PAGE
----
The Church of the Holy Sepulchre now sits where Jesus’s body was placed in the tomb. The Chapel of the Angel is also here, where three days later the messenger from heaven visited Jesus before he rose up and walked out of the tomb.

Are you looking for Jesus of Nazareth who was crucified? He has been raised. He is not here.[6]

No, I didn’t see Jesus Christ, the anointed One with unworldly healing power, in these heavily ornate sacred temples and churches.


But really! Why was I so disappointed? Didn’t he send his celestial presence and essence – back to us on earth in the form of Holy Spirit. He shines out of every heart that opens to him, filling our souls with joy!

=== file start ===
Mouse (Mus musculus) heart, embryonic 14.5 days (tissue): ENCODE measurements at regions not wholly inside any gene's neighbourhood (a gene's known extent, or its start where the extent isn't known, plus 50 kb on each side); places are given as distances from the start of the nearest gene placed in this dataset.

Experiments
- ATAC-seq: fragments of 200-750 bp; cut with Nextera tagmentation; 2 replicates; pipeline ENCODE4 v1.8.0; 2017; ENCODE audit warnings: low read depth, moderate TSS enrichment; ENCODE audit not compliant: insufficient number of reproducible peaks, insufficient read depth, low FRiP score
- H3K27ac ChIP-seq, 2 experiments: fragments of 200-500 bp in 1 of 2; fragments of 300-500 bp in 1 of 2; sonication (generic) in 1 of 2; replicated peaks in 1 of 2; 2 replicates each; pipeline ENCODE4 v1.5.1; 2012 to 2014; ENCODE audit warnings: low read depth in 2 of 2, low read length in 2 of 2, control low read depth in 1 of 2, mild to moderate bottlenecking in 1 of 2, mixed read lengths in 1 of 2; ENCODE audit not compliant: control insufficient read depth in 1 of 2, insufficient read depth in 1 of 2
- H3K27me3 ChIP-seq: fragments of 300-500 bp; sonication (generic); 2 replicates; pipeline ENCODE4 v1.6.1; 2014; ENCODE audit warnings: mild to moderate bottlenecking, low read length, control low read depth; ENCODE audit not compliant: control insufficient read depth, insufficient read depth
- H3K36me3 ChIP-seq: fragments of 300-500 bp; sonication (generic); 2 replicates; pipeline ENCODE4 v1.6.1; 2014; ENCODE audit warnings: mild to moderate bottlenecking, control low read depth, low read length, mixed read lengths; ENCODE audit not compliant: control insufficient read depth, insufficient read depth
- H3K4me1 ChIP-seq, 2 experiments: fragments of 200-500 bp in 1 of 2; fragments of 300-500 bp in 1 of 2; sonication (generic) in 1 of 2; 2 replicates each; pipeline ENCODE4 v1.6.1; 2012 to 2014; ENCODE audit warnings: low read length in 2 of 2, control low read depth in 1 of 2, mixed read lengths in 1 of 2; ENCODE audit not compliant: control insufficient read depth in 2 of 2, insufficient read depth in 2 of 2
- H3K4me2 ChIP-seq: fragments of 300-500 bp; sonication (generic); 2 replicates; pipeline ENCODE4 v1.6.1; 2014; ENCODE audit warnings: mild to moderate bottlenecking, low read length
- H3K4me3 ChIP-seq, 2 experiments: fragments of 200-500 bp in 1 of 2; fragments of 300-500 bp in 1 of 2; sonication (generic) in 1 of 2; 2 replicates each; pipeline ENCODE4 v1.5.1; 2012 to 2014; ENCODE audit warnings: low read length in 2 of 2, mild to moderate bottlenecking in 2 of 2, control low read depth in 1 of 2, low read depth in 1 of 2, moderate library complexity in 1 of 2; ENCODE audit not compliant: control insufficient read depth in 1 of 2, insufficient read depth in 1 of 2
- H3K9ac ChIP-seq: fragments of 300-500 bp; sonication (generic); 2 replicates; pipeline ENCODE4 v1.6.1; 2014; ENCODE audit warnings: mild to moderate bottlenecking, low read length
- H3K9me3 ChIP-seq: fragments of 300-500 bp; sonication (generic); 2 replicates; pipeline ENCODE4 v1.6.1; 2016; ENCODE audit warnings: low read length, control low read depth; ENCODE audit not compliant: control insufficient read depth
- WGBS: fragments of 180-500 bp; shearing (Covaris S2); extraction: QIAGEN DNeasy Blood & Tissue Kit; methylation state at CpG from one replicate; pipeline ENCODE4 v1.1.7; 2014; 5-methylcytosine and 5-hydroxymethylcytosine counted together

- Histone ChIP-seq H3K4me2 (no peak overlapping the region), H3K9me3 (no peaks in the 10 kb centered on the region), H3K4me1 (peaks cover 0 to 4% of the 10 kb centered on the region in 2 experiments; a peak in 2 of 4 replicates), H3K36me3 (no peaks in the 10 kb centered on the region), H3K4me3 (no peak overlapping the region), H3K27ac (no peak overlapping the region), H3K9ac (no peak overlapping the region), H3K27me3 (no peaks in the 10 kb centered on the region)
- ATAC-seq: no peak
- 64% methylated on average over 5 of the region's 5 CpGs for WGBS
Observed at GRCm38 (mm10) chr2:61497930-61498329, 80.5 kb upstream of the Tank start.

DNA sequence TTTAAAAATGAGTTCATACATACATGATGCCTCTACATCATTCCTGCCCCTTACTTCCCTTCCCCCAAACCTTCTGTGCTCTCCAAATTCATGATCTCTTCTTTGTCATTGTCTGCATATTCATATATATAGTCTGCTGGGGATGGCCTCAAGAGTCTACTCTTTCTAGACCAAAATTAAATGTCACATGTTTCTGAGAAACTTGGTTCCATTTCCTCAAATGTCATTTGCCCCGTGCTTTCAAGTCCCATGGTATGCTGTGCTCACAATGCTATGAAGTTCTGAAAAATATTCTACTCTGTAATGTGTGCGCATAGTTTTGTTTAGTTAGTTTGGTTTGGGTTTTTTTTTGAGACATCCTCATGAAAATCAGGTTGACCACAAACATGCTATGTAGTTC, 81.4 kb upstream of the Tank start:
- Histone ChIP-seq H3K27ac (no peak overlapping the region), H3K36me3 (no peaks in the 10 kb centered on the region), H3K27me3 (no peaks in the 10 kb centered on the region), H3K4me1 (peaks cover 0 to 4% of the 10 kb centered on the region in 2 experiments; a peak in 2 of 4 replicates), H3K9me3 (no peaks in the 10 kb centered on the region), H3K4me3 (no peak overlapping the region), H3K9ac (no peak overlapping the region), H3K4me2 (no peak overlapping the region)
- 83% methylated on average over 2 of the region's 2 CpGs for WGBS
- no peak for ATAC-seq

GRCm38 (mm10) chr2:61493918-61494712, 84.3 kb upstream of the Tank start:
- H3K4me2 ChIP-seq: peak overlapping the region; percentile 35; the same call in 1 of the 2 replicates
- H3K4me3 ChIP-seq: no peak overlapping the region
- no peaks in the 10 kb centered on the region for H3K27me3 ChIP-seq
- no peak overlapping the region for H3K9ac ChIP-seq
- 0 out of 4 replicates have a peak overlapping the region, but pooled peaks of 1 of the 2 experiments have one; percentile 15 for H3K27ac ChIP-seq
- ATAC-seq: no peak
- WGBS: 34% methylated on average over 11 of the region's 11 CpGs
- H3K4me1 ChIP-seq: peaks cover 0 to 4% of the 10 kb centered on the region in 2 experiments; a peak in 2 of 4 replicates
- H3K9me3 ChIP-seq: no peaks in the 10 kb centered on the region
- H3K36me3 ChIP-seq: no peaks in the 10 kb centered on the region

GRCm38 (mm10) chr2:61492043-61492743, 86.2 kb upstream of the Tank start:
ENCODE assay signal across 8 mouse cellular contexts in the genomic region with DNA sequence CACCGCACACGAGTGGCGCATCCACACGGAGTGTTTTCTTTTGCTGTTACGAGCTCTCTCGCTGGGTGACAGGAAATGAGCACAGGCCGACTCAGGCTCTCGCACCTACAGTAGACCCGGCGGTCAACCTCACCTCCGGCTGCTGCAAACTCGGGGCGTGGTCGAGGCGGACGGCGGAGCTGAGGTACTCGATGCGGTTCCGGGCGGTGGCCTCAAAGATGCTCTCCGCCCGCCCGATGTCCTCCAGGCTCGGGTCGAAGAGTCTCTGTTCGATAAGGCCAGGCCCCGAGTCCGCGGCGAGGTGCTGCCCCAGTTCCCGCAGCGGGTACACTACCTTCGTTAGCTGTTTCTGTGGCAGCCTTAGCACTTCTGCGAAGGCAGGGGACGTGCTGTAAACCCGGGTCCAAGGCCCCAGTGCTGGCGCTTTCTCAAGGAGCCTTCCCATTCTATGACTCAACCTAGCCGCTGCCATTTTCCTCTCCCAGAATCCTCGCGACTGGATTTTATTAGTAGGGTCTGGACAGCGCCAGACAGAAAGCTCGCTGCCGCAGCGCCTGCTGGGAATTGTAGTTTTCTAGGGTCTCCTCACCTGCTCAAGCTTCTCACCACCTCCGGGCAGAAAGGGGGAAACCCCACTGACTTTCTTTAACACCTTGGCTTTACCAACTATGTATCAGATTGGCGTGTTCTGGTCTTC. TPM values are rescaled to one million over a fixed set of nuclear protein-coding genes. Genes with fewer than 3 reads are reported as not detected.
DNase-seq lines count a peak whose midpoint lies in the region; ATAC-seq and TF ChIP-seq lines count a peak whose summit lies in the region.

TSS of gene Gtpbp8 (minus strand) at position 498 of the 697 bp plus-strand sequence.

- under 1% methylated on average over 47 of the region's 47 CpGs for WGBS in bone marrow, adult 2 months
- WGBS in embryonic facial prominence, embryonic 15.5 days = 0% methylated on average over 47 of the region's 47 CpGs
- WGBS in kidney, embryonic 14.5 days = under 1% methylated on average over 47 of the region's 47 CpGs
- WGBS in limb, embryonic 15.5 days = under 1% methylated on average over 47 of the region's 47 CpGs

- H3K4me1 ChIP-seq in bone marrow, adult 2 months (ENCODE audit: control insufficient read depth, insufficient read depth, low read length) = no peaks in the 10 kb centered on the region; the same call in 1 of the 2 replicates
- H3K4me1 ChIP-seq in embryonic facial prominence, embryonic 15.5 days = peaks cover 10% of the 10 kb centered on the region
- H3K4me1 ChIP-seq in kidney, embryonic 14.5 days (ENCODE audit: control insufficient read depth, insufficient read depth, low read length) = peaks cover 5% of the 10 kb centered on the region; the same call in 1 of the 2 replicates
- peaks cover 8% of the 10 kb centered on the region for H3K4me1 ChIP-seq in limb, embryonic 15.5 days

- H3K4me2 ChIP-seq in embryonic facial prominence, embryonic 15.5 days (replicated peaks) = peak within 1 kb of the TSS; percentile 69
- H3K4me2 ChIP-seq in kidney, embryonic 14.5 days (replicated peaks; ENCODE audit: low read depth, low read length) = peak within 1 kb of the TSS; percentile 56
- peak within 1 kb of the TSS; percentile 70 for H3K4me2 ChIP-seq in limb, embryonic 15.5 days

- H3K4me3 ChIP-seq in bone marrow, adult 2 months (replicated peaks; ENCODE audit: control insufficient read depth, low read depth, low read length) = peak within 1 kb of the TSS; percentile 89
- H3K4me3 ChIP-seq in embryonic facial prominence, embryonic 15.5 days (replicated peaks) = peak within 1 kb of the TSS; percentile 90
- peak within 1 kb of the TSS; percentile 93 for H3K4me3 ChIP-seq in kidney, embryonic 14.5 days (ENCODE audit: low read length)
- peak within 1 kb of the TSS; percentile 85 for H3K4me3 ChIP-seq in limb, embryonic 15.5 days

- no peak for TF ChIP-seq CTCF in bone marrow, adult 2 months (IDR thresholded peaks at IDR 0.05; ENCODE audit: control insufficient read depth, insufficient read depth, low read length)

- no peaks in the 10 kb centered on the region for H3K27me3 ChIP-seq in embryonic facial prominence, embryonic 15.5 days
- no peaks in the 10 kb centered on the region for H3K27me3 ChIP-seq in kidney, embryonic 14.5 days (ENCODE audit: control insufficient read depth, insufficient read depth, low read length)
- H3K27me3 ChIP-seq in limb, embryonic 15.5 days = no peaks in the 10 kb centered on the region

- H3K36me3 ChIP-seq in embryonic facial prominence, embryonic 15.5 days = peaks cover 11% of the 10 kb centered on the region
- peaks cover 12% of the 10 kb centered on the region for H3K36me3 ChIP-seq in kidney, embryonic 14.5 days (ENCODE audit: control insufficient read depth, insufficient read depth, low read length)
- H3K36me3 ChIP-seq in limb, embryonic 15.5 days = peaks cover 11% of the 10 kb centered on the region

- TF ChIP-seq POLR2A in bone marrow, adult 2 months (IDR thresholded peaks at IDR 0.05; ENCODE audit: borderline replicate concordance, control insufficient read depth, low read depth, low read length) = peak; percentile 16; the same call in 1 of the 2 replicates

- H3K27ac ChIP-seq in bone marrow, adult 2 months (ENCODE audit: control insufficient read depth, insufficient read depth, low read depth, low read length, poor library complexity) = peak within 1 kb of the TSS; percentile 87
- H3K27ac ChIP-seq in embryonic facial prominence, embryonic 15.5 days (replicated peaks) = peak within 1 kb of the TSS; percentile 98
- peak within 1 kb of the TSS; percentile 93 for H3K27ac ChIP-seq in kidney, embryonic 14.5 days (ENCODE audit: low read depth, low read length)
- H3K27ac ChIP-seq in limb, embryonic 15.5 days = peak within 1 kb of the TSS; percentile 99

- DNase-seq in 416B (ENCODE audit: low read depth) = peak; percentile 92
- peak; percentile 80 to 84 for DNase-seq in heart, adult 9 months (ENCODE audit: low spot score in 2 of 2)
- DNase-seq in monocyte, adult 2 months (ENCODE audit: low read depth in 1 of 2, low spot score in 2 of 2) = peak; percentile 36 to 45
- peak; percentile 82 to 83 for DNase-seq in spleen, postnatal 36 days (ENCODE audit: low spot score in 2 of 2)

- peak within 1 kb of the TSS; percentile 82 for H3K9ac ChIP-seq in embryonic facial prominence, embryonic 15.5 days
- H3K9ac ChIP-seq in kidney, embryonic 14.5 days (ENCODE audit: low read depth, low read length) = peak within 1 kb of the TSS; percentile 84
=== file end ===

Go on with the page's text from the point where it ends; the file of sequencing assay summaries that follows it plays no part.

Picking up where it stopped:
Have you gone to Jerusalem? What did you think? Reply below and I hope you “like” this article!

P.S. Follow this travel series with the link on the side bar! You can also look up all these verses very easily at: https://www.biblegateway.com and search for any word you want to find what the Bible says about it!

[1] https://en.wikipedia.org/wiki/Foundation_Stone

[2] Matthew 27:1-2

[3] John 19:1-16) and (Mark 15:16-17

[4] Luke 23:26

[5] Luke 23:28-29

[6] Matt. 26:39

[7] Mark 16:6

THE CELESTIAL PROPOSAL: Our Invitation to Join the God Kind can be purchased on Amazon.com.